Bouquet Canyon man gets time served in weapons case 


The legal saga of a Bouquet Canyon felon arrested on federal gun charges — who had his case tossed over evidentiary concerns, only to be picked up by the L.A. County District Attorney’s office — came to a conclusion Monday, for now, with an odd footnote. 

Franz Grey, 58, pleaded no contest last month to two felony charges in the California Penal Code that prevent those previously convicted of a felony, which Grey was, from possessing firearms. 

He was sentenced to two years and eight months in state prison, given credit for 1,022 days served — half of which he was in custody for, the other half for “Good Time/Work Time,” and then released for time served.  

But, apparently, he was not released before he filed one more unsuccessful legal challenge. 

L.A. County Sheriff’s Department deputies alleged they were investigating a report of a stolen U-Haul box truck and they found Grey hiding under the rental during their December 2022 search of the property where Grey lived north of Santa Clarita. 

Deputies reported that they secured Grey in a patrol unit, received consent from Grey to grab his keys and phone for him and, while doing so, observed drug paraphernalia and narcotics “in plain sight,” according to court records. 

Deputies’ discoveries led them to conduct “a protective sweep of the residence for officers’ safety,” according to officials, at which time they found live ammunition rounds and a weapons safe that prompted a search warrant request that ultimately was granted. 

Grey’s case was initially investigated by the L.A. County District Attorney’s Office, which dismissed the charge in January after conversations with the U.S. Attorney’s Office, according to a spokesman from the DA’s office on Jan. 17, 2023.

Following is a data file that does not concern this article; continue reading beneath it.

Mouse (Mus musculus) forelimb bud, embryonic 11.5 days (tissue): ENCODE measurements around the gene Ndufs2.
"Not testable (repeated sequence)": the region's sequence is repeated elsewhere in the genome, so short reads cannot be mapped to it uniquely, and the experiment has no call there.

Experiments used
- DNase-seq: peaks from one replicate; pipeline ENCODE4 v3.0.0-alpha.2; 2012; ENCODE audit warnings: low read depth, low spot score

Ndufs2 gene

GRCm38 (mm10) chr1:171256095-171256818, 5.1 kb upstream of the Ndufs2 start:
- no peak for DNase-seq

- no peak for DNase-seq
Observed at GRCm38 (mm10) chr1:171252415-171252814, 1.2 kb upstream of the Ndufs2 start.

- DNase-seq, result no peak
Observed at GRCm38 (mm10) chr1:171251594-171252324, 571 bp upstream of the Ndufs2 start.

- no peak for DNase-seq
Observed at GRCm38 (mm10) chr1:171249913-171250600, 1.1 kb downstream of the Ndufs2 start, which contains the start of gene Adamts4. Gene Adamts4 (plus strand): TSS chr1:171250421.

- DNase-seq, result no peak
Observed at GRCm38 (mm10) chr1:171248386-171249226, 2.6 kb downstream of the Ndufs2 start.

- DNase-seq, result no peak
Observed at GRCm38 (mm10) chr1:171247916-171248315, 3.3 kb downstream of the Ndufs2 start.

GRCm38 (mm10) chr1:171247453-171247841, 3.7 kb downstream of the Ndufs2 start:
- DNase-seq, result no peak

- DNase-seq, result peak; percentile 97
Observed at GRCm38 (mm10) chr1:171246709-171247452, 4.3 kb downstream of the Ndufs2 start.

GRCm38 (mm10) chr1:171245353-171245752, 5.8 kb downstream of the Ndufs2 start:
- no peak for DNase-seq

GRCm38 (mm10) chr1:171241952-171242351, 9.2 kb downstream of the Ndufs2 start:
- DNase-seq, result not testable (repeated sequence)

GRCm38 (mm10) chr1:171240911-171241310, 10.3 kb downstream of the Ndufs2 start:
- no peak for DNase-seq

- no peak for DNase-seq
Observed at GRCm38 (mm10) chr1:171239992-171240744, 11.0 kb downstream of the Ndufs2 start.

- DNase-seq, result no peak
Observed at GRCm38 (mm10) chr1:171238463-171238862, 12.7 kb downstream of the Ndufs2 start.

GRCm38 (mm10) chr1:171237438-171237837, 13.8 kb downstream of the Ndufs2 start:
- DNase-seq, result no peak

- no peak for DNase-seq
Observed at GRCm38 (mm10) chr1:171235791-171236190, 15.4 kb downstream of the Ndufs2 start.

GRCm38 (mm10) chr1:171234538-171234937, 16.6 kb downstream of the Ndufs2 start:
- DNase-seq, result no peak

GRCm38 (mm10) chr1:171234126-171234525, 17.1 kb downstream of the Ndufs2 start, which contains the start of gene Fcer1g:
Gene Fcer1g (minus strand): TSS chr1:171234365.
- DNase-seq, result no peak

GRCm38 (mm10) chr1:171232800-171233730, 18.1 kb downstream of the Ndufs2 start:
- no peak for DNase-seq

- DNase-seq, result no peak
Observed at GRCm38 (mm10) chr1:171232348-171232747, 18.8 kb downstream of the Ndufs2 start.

Grey was then charged federally with one count of a felon being in possession of a firearm, which carries a sentence of up to 10 years in prison, according to Thom Mrozek, a spokesman for the Department of Justice, at the time Grey’s indictment was announced. 

He spent more than a year in federal custody, filing briefs over what he claimed was a yearslong pattern of harassment by law enforcement officials.  

Grey argued in federal court briefings that he had a reason the vehicle was not returned: It was stuck on his property. He also contends he was never contacted by the rental company because his phone lines were cut by individuals targeting him. 

He also alleged in a federal court filing that the arresting officers were not truthful in their court statements, and that his warrantless arrest at gunpoint and the subsequent search represented a violation of his Fourth and 14th Amendment rights. 

A 41-page brief from federal public defender Charles Snyder that preceded Grey’s case getting tossed from federal court said the Dec. 16, 2022, search of his property was an example of the harassment his client faced from the FBI and the LASD.  

The feds ultimately dropped their case in January in response to Grey’s filing, which also argued that the “government will not be able to show that Grey’s warrantless arrest within the curtilage of his home was reasonable.”  

However, the DA’s office picked up the case for refiling in February of this year. 

A Bureau of Alcohol, Tobacco, Firearms and Explosives report on the weapons at Grey’s home said Grey was “a convicted felon, had an outstanding warrant for his arrest for 245(a)(4) PC: Assault with a Deadly Weapon, and was on the FBI terrorist watch list.”  

In addition to his sentence of time served, he must make restitution to U-Haul and pay hundreds of dollars in court costs. He also had nine other weapons charges dismissed as a result of his plea deal. 

Shortly before his sentencing, the court received an ill-timed appeal from Grey in the form of a personal note, which the court addressed summarily on Wednesday in an empty court.  

“On the afternoon of May 10, 2024, the court received a hand-written document entitled ‘Motion to Disqualify Judge 170.6 Peremptory Challenge,’” according to the minute order from Department D in San Fernando.  

“The motion is untimely as it was not filed within 10 days of notice of the case assignment to this court. The motion is therefore stricken and denied. In any event, defendant had already accepted the People’s plea agreement offer and had entered a change of plea before the court ever saw the motion. As such, the motion is now moot.” 

Grey’s next court date is expected to determine his restitution to U-Haul for the box truck. 

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